Boil-water notices for more than 6,000 households will be lifted in the coming months, following completion of a treatment plant to remove dangerous bugs from drinking water.
Irish Water says an "interim" plant in Castlerea, Co Roscommon, has been completed and is subject to final quality checks from the HSE and Environmental Protection Agency (EPA) before water for 6,350 households in Roscommon is deemed safe to drink.
The plant was completed in January and is among 148 capital projects being overseen across the country by the utility.
The detail is contained in new data which shows Irish Water has overseen completion of 59 capital projects since it took control of the network in January last year.
These range from drainage schemes to water mains replacements and upgrades, along with delivery of new water and wastewater treatment plants.
Another 89 schemes are under way and due for completion from this month and out to 2017.
They include a new treatment plant at Swords in North Dublin, which will cater for 90,000 people and is due for completion next January, and an upgrade of the sewer network in the North Docklands which will allow for development of housing and office accommodation.
But Irish Water said a small number of projects had been delayed to complete final testing. They include:
Sludge treatment works at Ballymore Eustace in Kildare, which were due to be finished last month. The works are "largely completed".
A sewerage scheme in Youghal, Co Cork, was due for completion in February and is subject to snagging.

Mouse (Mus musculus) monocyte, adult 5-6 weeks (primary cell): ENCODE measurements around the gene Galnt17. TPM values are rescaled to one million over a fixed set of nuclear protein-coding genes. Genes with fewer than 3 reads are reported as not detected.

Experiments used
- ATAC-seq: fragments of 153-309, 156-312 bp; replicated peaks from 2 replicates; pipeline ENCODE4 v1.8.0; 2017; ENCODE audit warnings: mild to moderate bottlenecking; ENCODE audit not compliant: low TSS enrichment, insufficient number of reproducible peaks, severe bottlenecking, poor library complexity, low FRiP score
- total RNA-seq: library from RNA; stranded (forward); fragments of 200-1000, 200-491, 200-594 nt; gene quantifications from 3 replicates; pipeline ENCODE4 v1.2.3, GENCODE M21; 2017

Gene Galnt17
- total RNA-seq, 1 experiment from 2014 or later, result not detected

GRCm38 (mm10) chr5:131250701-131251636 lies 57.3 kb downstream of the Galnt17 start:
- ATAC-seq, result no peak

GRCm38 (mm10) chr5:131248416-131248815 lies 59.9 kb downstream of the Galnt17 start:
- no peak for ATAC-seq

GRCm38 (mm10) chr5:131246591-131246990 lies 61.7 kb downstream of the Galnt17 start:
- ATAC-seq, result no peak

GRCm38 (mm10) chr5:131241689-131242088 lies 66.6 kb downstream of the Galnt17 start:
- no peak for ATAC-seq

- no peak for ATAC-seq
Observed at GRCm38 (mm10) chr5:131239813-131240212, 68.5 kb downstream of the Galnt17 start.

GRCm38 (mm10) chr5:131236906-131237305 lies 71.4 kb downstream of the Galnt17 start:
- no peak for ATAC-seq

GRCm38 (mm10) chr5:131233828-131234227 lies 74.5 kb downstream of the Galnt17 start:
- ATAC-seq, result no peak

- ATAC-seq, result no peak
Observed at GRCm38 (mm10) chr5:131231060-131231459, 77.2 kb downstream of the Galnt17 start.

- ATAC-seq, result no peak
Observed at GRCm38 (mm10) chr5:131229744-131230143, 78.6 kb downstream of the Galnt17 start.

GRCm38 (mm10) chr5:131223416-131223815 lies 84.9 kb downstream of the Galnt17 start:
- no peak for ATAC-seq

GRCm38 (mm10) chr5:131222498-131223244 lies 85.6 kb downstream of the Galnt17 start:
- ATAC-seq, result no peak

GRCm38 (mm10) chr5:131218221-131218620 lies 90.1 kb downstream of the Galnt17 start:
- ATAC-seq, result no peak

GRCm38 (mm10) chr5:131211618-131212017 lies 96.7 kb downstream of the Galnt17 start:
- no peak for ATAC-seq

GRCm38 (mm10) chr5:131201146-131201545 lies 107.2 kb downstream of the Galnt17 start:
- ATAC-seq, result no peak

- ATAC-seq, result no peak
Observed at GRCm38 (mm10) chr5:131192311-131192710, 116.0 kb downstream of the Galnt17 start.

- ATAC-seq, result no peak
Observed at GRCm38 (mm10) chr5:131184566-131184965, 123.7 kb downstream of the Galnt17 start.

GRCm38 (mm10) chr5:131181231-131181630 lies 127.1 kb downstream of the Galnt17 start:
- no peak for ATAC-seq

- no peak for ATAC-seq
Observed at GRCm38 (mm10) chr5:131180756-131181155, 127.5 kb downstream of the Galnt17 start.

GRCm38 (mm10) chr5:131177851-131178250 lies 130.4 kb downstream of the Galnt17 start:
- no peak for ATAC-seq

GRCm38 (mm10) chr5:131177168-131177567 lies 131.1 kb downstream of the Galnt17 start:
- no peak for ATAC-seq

Replacement of water mains in Laois are also being verified, and were due for completion last month.
While construction works at the Castlerea plant have been completed, not until Irish Water proves it is operating as designed can boil-water notices be lifted.
Another treatment plant at Boyle has also been completed and, assuming it passes quality assurance tests, will result in supplies to an extra 12,000 people being given the all-clear.
Roscommon has been among the worst-affected counties in terms of drinking water quality.
More than 20,000 households are unable to drink the water from their taps.
The Castlerea plant was first proposed in February last year when Irish Water appeared before the Dáil environment committee. It said that options to "fast-track" a scheme for the town were being "assessed urgently" to remove boil-water notices affecting 6,350 people which had been in place for most of the previous four years.
Boil-water notices are only put in place after consultation with the HSE, which deems the supply to be dangerous to public health. Some 10 plants across Roscommon are due to be upgraded.
The update on Irish Water's capital plan will be published today. The costs of the projects will not be available for some weeks, as they must be scrutinised by the regulator.